EU cuts CO2 emissions for vans by 28%

Jan 14, 2014
Motorists drive cars on a snow-covered road on November 21, 2013 at the Vizzavona mountain pass, near Bocognano, on the French Mediterranean island of Corsica

European Parliament signed off Tuesday on new carbon dioxide restrictions for commercial vans that will slash emissions by 28 percent from 2020.

Under the rules, all new light commercial vehicles sold across the European Union will emit a maximum 147 grammes of CO2 per kilometre instead of 203 grammes as per the level set in 2007.

European Climate Commissioner Connie Hedegaard said the target was both "accessible" and not too expensive for manufacturers. The legislation will be reviewed in 2015.

Vans account for 12 percent of the European market for light-duty vehicles, which together are responsible for 1.5 percent of total EU CO2 emissions, according to the European Commission.

Light vans have a longer lifespan than passenger cars and weigh up to 2.61 tonnes empty and 3.5 tonnes when laden.

European lawmakers next month will vote on a similar scheme to limit CO2 emissions in new that has been held up by concerns in Germany, which has a powerful auto industry.

Berlin agreed in November however to the scheme to reduce CO2 emissions to 95 grammes per kilometre for 2020. German carmakers had wanted the date pushed back to 2024 but did secure a phasing-in period to satisfy their demands.

The EU has already set a target for average new car of 130 grammes of CO2 per kilometre by 2015, which would represent an 18-percent improvement over 2007 standards.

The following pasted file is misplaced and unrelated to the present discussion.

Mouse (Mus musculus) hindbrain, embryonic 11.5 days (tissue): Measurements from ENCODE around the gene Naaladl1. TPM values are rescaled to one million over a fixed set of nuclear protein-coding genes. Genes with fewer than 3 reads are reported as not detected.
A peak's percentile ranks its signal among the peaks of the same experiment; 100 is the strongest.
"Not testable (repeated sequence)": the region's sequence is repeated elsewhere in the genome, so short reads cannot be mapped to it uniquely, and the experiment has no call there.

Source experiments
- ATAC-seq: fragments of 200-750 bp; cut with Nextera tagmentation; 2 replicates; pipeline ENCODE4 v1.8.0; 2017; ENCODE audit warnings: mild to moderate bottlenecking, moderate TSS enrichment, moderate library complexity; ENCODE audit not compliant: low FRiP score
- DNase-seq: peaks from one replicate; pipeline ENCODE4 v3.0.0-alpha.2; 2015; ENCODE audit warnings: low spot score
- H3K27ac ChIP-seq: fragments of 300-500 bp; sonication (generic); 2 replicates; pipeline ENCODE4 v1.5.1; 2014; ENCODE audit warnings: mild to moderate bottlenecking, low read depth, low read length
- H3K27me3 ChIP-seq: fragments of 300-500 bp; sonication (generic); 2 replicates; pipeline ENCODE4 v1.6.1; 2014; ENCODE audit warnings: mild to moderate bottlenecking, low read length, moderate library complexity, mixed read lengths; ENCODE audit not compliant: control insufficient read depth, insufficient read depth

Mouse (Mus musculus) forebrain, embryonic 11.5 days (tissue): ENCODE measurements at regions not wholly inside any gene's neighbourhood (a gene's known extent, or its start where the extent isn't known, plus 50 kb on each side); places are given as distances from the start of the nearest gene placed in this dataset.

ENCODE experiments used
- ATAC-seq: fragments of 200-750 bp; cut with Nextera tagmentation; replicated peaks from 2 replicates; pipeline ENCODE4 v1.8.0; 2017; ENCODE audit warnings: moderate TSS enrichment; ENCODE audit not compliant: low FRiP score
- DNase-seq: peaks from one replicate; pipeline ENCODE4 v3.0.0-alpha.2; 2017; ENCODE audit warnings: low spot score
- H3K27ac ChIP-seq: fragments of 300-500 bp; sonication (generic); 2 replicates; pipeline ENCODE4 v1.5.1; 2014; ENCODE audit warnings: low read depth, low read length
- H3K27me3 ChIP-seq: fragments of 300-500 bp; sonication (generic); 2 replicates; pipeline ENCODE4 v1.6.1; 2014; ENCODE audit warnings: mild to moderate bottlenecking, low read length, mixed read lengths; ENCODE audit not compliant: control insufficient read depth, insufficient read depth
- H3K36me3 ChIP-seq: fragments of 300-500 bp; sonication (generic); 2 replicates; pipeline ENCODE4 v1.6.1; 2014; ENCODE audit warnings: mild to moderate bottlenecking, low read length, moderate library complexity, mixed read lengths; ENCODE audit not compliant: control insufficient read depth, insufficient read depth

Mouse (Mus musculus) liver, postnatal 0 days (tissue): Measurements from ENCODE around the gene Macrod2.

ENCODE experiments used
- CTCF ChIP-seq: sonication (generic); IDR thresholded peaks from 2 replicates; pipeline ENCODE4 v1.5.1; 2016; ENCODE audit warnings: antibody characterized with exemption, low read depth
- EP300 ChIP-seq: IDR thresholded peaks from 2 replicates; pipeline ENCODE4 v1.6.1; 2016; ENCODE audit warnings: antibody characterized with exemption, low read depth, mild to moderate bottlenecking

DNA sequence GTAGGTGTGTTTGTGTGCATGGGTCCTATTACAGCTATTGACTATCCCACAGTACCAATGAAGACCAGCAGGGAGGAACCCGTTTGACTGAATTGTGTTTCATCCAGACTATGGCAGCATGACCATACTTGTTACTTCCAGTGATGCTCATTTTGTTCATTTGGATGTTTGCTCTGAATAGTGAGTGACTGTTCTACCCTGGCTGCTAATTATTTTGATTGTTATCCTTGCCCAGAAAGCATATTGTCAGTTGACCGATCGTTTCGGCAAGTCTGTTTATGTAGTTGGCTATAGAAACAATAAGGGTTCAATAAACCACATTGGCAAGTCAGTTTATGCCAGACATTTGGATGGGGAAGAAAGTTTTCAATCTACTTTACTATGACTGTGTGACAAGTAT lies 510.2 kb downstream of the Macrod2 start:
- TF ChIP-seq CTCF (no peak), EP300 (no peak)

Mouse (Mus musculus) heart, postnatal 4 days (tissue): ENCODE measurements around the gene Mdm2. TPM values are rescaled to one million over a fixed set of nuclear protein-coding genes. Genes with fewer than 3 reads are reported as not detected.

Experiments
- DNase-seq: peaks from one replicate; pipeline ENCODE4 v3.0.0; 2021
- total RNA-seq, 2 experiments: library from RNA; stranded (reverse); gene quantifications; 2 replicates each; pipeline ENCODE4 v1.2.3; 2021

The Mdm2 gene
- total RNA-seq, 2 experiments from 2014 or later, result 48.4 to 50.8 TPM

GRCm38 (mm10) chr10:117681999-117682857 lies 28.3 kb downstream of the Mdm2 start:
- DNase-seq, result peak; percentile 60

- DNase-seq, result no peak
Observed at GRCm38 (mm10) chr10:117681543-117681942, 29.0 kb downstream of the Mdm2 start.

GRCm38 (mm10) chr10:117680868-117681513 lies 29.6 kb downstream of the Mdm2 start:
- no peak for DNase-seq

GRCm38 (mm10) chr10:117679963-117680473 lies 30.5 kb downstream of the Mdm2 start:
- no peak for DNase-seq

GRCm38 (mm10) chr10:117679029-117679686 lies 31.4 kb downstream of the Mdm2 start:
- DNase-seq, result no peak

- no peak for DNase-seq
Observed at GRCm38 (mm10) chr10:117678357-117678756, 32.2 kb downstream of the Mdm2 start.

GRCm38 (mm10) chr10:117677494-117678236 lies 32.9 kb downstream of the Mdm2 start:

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Returners
5 / 5 (1) Jan 14, 2014
Vans account for 12 percent of the European market for light-duty vehicles, which together are responsible for 1.5 percent of total EU CO2 emissions, according to the European Commission.


Probably the only way to make that goal will be to cut weight by using lighter metals, most of which are weaker. This will potentially reduce the life-time of the vehicle, and potentially reduce the safety of the vehicle.

After all, there are physical, thermodynamic limits to what can be obtained by a combustion engine.

The improvement they are requiring represents a 28% increase in efficiency (as compared to current efficiency, not as a fraction of absolute thermodynamic efficiency).

The Shootist
3 / 5 (2) Jan 14, 2014
EU cuts CO2 emissions for vans by 28%


O frabjous day! Callooh! Callay!' He chortled in his joy. `Twas brillig, and the slithy toves Did gyre and gimble in the wabe; All mimsy were the borogoves . . . this EU thing is laudable, why?
Eikka
not rated yet Jan 15, 2014
Vans account for 12 percent of the European market for light-duty vehicles, which together are responsible for 1.5 percent of total EU CO2 emissions, according to the European Commission.


So in other words, if they meet the target it will reduce total CO2 output by 0.0504% or 1 part in 1984 (how ironic)

Which means it has absolutely no relevance whatsoever to the big picture, and all that it accomplishes is to artifically increase cost to transport goods, thereby reducing the purchasing power of the people and diminishing their ability to actually do something about their CO2 emissions because the EU is spending all their money "fixing" the little things. It's like watering the flowers when your house is on fire.

Transportation accounts for 23% of the emissions, industry, energy and residential use is 71%

Has anyone taken a good look at how much more you need to spend in manufacturing the more complex car versus how much it saves in fuel over its lifetime?
Eikka
not rated yet Jan 15, 2014
Probably the only way to make that goal will be to cut weight by using lighter metals, most of which are weaker. This will potentially reduce the life-time of the vehicle, and potentially reduce the safety of the vehicle.